Hotelling has some advantages that make the added effort of setting up a reservations system worth it. Hotelling is generally required if there is a significant probability of over-booking. Hotelling can also provide usage reporting that allows facilities managers to better manage the hotelling seats.
Hot-desking is generally easier to implement. Hot-desking does not provide any usage reporting. Also, Hot-desking has one significant problem in large offices: hot-desking is not self-policing, so squatting can become an issue.
People who move from assigned to unassigned seating must make changes to their workstyle. These changes require a transformation. As such, companies can expect resistance to such changes and must work to help staff make the transformation.
The resistance also implies that in most cases, the employees must have an incentive system to motivate them to make the change (i.e. give up their assigned seat). This can come in the form of a policy, a service approach, or a charge-back incentive, as well as numerous other approaches and governance models. As this will determine how effectively the company is able to capitalize on unassigned seating, overcoming the resistance is a significant consideration.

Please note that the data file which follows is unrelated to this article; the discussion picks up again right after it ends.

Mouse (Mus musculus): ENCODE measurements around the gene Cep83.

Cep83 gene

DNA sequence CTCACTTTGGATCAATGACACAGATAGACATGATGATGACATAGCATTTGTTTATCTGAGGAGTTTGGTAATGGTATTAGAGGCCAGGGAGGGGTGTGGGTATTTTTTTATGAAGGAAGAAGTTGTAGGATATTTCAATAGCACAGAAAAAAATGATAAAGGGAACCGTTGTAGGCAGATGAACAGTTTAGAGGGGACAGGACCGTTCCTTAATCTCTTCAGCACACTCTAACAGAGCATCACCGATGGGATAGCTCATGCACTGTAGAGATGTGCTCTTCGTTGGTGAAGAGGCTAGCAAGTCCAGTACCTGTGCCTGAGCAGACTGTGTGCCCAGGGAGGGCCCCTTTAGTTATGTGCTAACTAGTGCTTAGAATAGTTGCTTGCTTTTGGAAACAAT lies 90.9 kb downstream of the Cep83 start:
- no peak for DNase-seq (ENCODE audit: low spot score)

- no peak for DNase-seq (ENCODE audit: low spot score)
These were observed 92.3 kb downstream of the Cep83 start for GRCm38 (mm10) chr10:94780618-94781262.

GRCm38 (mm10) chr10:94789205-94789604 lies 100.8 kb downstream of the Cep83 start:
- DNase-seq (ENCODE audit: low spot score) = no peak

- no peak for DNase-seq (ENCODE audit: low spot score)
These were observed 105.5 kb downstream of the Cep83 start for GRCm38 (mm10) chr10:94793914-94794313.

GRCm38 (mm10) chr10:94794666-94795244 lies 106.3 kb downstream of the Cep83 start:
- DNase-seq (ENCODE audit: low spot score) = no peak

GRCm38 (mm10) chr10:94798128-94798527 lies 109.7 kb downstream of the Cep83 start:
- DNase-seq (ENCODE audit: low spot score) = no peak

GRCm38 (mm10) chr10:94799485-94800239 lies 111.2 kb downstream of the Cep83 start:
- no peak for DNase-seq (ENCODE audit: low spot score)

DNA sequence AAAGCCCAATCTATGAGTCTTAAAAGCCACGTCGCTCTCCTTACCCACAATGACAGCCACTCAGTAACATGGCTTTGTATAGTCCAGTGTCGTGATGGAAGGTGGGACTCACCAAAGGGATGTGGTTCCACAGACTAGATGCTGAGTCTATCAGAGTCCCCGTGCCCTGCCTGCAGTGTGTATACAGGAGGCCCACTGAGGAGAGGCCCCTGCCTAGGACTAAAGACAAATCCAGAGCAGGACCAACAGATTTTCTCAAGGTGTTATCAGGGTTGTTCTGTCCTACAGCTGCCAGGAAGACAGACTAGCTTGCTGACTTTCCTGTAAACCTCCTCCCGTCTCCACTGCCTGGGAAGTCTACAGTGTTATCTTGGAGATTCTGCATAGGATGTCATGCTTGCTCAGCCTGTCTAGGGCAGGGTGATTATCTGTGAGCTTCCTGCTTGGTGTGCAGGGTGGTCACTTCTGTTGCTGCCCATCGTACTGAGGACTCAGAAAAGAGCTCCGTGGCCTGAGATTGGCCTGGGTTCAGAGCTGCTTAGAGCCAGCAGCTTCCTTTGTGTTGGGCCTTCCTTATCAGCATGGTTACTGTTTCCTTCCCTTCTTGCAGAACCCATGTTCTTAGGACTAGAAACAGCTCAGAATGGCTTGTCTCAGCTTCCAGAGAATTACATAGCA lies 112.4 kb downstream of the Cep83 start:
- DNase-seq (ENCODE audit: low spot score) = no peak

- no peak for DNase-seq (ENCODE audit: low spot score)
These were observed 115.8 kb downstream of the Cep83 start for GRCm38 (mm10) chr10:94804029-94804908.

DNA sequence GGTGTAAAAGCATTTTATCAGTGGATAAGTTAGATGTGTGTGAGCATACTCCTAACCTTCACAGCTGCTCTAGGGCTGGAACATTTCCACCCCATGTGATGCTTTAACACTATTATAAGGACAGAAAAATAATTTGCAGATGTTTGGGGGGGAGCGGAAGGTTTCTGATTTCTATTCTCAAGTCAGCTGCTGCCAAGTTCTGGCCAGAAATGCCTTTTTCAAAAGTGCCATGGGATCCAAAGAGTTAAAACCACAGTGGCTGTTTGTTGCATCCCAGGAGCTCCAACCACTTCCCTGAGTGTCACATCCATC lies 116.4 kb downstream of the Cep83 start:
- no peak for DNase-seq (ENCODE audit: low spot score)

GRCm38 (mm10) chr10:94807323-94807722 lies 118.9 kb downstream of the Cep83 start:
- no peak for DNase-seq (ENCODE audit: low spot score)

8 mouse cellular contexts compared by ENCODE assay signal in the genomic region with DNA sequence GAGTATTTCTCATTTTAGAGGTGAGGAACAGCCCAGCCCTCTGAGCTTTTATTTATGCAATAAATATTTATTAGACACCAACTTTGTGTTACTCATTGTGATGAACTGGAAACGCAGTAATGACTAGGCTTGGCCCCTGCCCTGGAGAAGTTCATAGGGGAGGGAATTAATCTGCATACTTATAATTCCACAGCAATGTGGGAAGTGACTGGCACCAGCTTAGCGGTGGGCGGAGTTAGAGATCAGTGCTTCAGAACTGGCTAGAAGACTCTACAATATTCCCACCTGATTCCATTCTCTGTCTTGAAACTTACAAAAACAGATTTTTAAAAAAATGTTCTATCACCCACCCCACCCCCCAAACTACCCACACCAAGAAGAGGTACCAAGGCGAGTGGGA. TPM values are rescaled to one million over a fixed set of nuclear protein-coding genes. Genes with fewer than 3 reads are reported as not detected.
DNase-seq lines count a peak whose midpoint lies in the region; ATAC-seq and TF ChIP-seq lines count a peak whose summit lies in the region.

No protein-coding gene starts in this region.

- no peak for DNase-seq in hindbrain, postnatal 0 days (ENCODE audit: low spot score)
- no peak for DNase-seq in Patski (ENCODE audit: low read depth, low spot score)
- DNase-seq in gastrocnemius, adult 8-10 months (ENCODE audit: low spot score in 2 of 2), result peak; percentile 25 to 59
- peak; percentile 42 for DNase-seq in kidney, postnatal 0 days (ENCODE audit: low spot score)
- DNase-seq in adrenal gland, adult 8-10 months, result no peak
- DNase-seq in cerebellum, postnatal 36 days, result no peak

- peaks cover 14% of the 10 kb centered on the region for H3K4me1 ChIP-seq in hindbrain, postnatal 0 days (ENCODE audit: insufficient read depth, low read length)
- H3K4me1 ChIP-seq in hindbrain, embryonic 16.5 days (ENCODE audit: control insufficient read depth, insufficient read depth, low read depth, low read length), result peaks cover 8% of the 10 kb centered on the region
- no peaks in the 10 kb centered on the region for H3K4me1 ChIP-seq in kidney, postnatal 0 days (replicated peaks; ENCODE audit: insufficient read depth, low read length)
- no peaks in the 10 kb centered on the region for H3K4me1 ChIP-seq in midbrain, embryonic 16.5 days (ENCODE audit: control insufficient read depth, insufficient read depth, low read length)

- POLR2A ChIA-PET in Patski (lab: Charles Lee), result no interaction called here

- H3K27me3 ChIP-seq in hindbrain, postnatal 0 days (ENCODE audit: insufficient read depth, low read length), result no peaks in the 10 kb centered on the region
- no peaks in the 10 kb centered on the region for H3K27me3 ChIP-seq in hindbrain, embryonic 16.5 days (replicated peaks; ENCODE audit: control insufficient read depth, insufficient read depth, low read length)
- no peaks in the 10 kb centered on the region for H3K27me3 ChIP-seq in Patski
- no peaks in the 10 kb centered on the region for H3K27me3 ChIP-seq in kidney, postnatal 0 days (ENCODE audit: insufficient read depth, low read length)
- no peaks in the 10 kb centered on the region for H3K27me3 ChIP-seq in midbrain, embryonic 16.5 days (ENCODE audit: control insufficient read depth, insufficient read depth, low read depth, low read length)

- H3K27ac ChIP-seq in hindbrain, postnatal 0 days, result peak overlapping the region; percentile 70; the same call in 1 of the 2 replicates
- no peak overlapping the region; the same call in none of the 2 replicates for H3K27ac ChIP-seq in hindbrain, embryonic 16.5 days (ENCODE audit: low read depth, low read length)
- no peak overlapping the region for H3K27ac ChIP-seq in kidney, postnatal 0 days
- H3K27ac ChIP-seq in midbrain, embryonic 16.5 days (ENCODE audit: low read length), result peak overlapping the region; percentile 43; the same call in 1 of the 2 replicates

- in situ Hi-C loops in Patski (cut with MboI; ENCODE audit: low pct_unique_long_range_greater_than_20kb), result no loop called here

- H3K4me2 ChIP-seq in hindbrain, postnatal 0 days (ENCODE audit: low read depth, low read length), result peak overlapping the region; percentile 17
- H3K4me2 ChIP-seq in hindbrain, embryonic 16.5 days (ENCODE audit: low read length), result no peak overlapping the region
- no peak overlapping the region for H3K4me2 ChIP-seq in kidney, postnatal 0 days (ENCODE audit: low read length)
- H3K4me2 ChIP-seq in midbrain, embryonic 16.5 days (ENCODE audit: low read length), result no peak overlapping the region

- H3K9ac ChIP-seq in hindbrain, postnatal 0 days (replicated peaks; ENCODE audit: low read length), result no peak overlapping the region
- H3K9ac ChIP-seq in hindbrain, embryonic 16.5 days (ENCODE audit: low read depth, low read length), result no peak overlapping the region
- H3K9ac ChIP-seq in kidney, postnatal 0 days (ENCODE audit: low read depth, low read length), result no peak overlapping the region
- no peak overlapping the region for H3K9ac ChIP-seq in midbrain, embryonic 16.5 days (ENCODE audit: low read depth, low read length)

Companies have to acknowledge that unassigned seating does not fit every job role or every person and thus, somebody must draw the line. Who draws it, where it is drawn and when it is drawn (i.e. upon hire, upon job change, upon office move...) are perhaps the most important decisions in implementing unassigned seating. The policy itself is frequently referred to in the industry as Flexplace and is the workplace equivalent of the workforce policy of Flextime and Flexbenefits. See wordspy for usage and genesis.
In a traditional office, the PBX is based on what is known as Circuit Switched or TDM. This architecture necessarily requires that calls are directed to a specific instrument (telephone). If a person moves to another desk, the PBX must be reprogrammed to direct that person's calls to that new telephone. This can make unassigned seating very problematic. There are generally three solutions:
- Programmatic or Manual Operator Control - Either a human operator or the reservations system can program the PBX on the fly with each reservation. Agilquest's system has this capability for certain makes of PBX. If the reservations system does the reprogramming, then hotelling must be used instead of hot-desking.